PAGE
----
It seems like just yesterday that DC was releasing it’s first Batwoman #0 in anticipation of her solo title run. Of course, the first Batwoman #0 wasn’t followed up with Batwoman #1. It was followed up with waiting and waiting and waiting. And waiting. And waiting. A year later, we finally got our hands on the series. But this month is Zero Issues month at DC — every character is getting an origin story issue — so JH Williams & Co. are faced with the unique conundrum of telling us Batwoman’s beginning all over again. And what a tale it is!
Like many of DC’s other Zero Issues, Batwoman #0 is told in first person, but where it stands out is that unlike the other heroes who are addressing an unseen audience, Kate Kane is recording a message from her father. (Maybe you remember him. The guy from whom she is estranged because of that pesky secret he kept that Kate’s twin sister Beth was alive and also a psychotic supervillain.)
Kate starts by telling her dad that she used to always leave these messages for him in case she died while on a Bat-mission, but this is the first one she’s left since she accidentally dropped Beth/Alice from that airplane in Detective Comics. She talks about what Beth meant to her, how she always picked out her clothes and kept her from beating other kids to a pulp on the playground, and how in the wake of her death, the only thing she had to cling to was her father. She talks about getting kicked out of West Point because of “Don’t Ask, Don’t Tell,” and how it sent her on a booze-spiral where she drank everything that came in a liquor bottle and shagged every girl who came home with her. And, of course, she talks about the night she first laid eyes on Batman and the brutal emotional and physical training she went through to become like him.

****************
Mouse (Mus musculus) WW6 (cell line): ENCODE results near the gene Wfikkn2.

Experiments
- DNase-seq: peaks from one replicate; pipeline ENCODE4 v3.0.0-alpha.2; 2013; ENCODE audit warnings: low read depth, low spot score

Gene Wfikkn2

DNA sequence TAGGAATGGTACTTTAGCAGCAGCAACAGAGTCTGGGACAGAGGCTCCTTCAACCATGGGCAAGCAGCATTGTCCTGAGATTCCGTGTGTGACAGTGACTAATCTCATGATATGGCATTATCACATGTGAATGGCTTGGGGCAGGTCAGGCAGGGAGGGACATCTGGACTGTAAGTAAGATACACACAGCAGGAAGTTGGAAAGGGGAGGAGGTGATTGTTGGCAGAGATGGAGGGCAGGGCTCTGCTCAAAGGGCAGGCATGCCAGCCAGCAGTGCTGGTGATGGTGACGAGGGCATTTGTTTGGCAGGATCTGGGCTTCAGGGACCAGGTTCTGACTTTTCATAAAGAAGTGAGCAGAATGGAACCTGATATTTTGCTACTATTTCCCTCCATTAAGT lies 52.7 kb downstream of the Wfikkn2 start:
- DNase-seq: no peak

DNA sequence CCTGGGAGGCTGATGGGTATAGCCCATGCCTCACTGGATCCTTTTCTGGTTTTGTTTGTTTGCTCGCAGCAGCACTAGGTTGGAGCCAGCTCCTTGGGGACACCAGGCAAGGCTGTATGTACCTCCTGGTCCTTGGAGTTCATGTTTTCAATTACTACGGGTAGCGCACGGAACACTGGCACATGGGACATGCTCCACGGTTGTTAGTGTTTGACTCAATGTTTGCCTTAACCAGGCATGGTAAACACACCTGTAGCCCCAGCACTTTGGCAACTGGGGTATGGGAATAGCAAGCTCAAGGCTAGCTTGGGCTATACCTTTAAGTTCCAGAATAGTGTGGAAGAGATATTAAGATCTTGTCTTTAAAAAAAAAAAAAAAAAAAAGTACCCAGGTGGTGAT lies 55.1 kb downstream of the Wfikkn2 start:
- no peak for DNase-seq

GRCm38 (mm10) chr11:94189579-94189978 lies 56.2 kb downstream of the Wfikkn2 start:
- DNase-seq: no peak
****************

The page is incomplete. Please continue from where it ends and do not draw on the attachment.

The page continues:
The reason she’s leaving the message is because, for the first time, she feels like she’s in over her head. None of her training, none of her natural ability, none of her pluck has prepared her to deal with the supernatural monsters that she’s facing these days. She’s leaving the message because she thinks maybe Medusa really is going to kill her.
The artwork, of course, is magnificent. The throwback illustration style and coloring of the flashback pages gives the issue such a sense of Golden Age nostalgia. And the story actually packs a much more powerful punch than the whole of the “To Drown the World” arc. Kate’s personal business is/has always been a wreck, and it’s fascinating to read about her inner turmoil and motivations. Also awesome was the mention of Renee Montoya, and Kate’s grief about how she blew up that relationship hard. (Too bad Williams and the editor don’t know how to spell “Renee.”)
If you’re looking for a way to get started with Batwoman, jump into Batwoman #0 with both feet. (Also, Wonder Woman #0 and Batgirl #0 are a really good time. Definitely worth three bucks.)
What did you think of Kate Kane’s (re-)origin story? Do you like the more personal style, or do you prefer the supernatural monsters?